Fayette County

Lexington group launches campaign against cigarette-butt litter

Cigarette butts, like these along East Maxwell Street, are the focus of a litter-prevention program that will make use of a $5,000 grant.
Cigarette butts, like these along East Maxwell Street, are the focus of a litter-prevention program that will make use of a $5,000 grant.

The dangers of cigarette smoke are no secret.

But cigarettes also are a problem after they've been smoked, Lexington Environmental Quality Commissioner Cheryl Taylor said Tuesday.

Taylor and the Keep Lexington Beautiful Commission have joined with Keep America Beautiful to launch a campaign against cigarette-butt litter.

"We found that cigarette litter is pervasive. It's everywhere," Taylor said. "We think it's because people just don't think about it."

According to Keep America Beautiful's Web site, cigarette butts are the most littered item in the United States.

That statistic, coupled with the unsightliness of cigarette butts, led the Keep Lexington Beautiful Commission to the idea of an anti-litter campaign, which began to take shape about two years ago, Taylor said.

The Lexington commission started by taking surveys of specific areas in Lexington, where members picked up cigarette butts and counted them.

They'll do the same once the campaign is over in the hopes of finding fewer cigarette butts than before. Environmental Quality spokesman Mark York said the campaign will start on July 1 and run until mid-August.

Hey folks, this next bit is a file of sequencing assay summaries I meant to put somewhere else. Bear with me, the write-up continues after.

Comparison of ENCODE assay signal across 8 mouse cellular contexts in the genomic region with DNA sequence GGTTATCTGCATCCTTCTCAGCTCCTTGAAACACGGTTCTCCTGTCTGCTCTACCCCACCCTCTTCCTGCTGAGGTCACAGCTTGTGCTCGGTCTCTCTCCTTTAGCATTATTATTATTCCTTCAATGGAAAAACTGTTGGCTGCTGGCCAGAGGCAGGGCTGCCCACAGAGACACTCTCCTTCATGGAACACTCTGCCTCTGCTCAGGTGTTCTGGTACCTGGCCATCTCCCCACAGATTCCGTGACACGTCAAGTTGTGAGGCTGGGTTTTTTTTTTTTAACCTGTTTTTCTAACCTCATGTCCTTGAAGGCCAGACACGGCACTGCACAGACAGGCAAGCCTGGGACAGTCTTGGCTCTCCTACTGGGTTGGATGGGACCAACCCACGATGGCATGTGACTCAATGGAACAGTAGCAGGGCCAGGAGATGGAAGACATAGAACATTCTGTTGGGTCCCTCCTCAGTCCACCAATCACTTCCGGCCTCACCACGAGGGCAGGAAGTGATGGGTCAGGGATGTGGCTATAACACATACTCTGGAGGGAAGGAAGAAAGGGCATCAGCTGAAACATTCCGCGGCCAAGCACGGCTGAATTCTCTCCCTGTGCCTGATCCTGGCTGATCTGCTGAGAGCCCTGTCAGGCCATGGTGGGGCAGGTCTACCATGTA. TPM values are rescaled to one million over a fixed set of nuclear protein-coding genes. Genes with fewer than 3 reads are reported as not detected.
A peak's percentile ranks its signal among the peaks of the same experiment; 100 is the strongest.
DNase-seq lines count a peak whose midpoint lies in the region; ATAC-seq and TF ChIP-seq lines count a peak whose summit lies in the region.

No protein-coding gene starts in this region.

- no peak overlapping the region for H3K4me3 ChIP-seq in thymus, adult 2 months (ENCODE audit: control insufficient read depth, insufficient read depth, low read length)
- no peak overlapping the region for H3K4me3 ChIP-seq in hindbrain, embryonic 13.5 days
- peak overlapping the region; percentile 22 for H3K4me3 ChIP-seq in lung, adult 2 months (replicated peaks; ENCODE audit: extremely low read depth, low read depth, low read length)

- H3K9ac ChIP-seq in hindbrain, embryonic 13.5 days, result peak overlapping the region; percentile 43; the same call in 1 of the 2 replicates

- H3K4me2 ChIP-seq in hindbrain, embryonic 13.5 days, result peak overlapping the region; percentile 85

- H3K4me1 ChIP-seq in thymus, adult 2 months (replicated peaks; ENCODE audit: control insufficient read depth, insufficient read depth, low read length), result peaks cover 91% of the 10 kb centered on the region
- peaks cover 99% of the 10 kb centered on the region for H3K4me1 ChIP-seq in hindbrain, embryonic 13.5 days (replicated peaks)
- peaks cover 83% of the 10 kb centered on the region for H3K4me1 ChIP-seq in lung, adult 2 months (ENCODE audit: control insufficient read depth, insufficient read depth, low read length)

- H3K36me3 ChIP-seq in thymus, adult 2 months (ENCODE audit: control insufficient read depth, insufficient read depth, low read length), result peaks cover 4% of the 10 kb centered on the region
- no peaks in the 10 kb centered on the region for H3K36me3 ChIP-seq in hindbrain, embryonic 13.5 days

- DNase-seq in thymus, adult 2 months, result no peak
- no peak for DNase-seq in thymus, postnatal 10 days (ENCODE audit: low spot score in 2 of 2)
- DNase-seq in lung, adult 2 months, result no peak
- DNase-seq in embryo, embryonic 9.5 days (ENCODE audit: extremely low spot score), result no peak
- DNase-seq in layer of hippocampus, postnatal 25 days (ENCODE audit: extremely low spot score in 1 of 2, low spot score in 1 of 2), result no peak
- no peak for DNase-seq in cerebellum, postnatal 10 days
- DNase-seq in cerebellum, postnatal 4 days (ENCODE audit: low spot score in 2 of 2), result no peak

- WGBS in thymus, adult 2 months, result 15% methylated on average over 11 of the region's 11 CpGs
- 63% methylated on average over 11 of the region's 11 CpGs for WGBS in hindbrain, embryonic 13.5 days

The Keep Lexington Beautiful Commission was accepted into Keep America Beautiful and received a $5,000 grant, which will be used to buy trash receptacles for targeted areas. As part of the campaign, Keep America Beautiful donated 1,000 pocket ashtrays and hundreds of automobile ashtrays to the local commission to give out at public appearances.

"Litter has been an issue and something that's been discussed by a lot of people for a long time," she said. "But there was never an agency that addressed it. Everybody hated litter, but nobody knew what to do about it."

Taylor said other cities have had positive results from similar campaigns.

She said part of a successful push in Oklahoma City, Okla., was having an image that reminded people about the dangers of litter.

Lexington will have its own image in the form of a "cigarette fairy," played by local theater actress Carly Crawford, 24. She'll appear in television advertisements.

"We're hoping that when they're about to throw their cigarette on the ground, an image of Carly will pop in their head and remind them not to," Taylor said.

Taylor said the campaign isn't limited to focusing on cigarette butts. It addresses litter in general.

She said the goal is to educate people and help them to break the habit of throwing butts on the ground.

"Most people are reasonable," she said. "Once they stop to think about it, they want to do the right thing."